Posts Tagged ‘fishing’

Auld Year’s Night and A Walk on New Year’s Day

January 7, 2017

We had Australian friends staying over New Year. They arrived on 31st December which is known locally as Auld Year’s Day. This expression is, I think, restricted to the south eastern part of Scotland, while other parts use the term Hogmanay, the meaning of which is disputed, but it may be Scandinavian or Flemish. The term New Year’s Eve is used in other parts of Britain. Until the 1950s, New Year was the major festive event in Scotland, with people still working on Xmas Day. Bringing in the New Year in Scotland is seen as attractive by people across the world, as the cosmopolitan crowd in Edinburgh’s Princes Street on Auld Year’s Night will testify. Dunbar Running Club organise a short run on Auld Year’s Night at 7pm and my wife Val and our visitors took part, while I helped with timing. The race is known as the Black Bun Run after the tradition of giving people whisky and black bun to bring in the New Year, to ensure that people would have enough to drink and eat for the following year. I was the (non-running) President of  Dunbar Running Club for 14 years and the local paper, the East Lothian Courier would print my reports of the race – known then as The Auld Year’s Night Race, until one year the paper’s reporter used the headline Black Bun Run a Success. Thereafter, we used this title for the race. After the race, we joined the other runners (23 in total) in the nearby Masons Arms pub, for a pint of Belhaven Best ale, which is brewed just around the corner at Belhaven Brewery. Back home, we had a meal – a tasty Beef’n Beer (photo below) and brought the New Year in with rather less traditional champagne and red wine.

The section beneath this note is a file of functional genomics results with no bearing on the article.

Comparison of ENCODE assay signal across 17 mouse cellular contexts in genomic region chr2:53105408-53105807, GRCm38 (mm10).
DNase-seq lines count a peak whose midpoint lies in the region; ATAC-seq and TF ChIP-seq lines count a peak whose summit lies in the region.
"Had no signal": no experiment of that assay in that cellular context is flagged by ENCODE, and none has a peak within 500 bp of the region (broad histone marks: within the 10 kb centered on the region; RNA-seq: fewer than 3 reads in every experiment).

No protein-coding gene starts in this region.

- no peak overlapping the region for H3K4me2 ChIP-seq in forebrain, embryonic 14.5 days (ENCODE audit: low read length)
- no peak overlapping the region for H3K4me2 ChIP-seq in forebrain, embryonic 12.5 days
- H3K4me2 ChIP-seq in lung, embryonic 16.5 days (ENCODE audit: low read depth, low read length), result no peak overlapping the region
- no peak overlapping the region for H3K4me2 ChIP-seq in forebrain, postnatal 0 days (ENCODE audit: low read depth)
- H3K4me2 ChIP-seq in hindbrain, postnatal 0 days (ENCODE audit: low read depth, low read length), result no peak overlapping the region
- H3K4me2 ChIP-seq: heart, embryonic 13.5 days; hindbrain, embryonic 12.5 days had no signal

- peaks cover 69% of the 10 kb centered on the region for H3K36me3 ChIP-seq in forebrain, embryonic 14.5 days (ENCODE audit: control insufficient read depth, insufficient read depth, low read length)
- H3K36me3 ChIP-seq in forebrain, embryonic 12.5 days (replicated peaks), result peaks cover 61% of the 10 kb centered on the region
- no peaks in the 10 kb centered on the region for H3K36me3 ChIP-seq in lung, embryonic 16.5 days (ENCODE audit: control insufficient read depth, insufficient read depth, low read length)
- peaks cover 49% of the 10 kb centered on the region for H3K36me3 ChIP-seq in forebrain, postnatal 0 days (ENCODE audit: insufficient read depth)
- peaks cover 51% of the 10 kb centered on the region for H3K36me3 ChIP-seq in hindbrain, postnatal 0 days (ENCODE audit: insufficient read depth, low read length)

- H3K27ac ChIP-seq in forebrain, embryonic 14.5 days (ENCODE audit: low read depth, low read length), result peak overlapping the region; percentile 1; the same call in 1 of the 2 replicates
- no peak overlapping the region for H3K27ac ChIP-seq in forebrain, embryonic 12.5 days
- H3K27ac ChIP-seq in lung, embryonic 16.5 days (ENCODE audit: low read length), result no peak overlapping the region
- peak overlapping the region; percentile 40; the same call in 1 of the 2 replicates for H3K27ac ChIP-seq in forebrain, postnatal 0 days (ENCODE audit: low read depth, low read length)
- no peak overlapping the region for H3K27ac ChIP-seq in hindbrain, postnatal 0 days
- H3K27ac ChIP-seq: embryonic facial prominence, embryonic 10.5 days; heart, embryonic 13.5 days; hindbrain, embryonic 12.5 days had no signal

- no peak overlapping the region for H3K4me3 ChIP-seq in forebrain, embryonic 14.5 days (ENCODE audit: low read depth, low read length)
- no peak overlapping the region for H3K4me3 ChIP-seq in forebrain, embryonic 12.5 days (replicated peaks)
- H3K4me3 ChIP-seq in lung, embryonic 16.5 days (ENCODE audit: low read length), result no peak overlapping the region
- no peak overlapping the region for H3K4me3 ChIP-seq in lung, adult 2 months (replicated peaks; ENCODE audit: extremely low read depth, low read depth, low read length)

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Beef’n Beer done in Le Creuset pan (Click to enlarge)

On New Year’s Day, we took our friends on one of our favourite walks – to Seacliff Beach (good photos). We parked the car about a mile away from the beach. As you leave the car, just past the farm buildings, you get a magnificent view of Tantallon Castle (good photos)  and the Bass Rock and the view is enhanced (photo below) with the foreground of the emergent spring wheat’s subtle green.

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Tantallon Castle and the Bass Rock

You walk down a fairly muddy path to get to the beach but you are rewarded with a view of a long stretch of sandy beach to the right and left. We went left towards the tiny harbour – claimed to be the UK’s smallest – where there was quite a swell here with the white sea caressing the rocks.

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Swell at Seacliff Beach

On the harbourside, you can still see the remains of old iron winding gear, which, with the backdrop of Tantallon Castle (see below) makes for an intriguing view.

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Winding gear at Seacliff and Tantallon Castle